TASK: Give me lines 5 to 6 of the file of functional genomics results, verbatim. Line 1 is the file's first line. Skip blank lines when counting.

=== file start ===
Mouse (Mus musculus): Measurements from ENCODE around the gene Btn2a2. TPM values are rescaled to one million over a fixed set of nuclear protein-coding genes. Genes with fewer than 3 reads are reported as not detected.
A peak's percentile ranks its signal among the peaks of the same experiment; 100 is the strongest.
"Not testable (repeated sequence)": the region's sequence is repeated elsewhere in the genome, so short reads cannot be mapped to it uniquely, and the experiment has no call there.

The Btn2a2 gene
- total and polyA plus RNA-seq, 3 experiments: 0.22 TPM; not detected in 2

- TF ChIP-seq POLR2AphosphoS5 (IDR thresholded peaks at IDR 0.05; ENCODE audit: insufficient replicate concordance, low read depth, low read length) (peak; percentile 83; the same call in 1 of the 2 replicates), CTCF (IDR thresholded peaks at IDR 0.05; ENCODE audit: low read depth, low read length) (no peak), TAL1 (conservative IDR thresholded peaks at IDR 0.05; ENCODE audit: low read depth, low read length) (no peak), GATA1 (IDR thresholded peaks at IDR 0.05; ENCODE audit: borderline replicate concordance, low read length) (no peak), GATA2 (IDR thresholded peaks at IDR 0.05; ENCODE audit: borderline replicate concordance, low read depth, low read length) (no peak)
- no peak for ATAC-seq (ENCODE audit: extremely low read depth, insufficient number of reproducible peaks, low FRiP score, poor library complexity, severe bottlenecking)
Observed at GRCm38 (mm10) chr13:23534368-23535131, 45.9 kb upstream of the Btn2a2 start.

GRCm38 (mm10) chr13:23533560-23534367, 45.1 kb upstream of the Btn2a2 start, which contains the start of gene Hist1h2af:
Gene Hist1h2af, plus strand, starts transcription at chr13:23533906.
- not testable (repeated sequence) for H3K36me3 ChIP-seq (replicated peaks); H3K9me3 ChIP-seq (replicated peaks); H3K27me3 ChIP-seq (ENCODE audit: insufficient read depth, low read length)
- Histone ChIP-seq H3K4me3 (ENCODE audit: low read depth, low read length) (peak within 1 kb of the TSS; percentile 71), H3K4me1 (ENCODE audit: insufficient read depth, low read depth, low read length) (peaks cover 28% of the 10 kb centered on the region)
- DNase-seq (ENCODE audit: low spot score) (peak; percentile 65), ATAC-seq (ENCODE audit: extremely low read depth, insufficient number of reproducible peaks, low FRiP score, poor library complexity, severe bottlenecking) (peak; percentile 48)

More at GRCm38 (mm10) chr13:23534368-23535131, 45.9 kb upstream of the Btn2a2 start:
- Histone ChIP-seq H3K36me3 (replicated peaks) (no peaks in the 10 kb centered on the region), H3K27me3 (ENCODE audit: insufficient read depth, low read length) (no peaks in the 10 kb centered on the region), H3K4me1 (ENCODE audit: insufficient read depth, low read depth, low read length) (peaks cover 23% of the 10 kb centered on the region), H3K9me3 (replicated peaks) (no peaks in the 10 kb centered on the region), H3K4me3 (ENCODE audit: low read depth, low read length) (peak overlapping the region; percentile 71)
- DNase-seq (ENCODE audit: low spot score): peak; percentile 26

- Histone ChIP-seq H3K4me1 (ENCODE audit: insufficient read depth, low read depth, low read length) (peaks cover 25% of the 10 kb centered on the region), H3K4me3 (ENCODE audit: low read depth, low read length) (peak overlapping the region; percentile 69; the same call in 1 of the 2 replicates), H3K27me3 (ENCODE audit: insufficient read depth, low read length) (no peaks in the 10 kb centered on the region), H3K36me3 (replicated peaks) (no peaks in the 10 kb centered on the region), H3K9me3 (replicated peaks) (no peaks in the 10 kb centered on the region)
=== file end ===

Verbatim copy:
- total and polyA plus RNA-seq, 3 experiments: 0.22 TPM; not detected in 2

- TF ChIP-seq POLR2AphosphoS5 (IDR thresholded peaks at IDR 0.05; ENCODE audit: insufficient replicate concordance, low read depth, low read length) (peak; percentile 83; the same call in 1 of the 2 replicates), CTCF (IDR thresholded peaks at IDR 0.05; ENCODE audit: low read depth, low read length) (no peak), TAL1 (conservative IDR thresholded peaks at IDR 0.05; ENCODE audit: low read depth, low read length) (no peak), GATA1 (IDR thresholded peaks at IDR 0.05; ENCODE audit: borderline replicate concordance, low read length) (no peak), GATA2 (IDR thresholded peaks at IDR 0.05; ENCODE audit: borderline replicate concordance, low read depth, low read length) (no peak)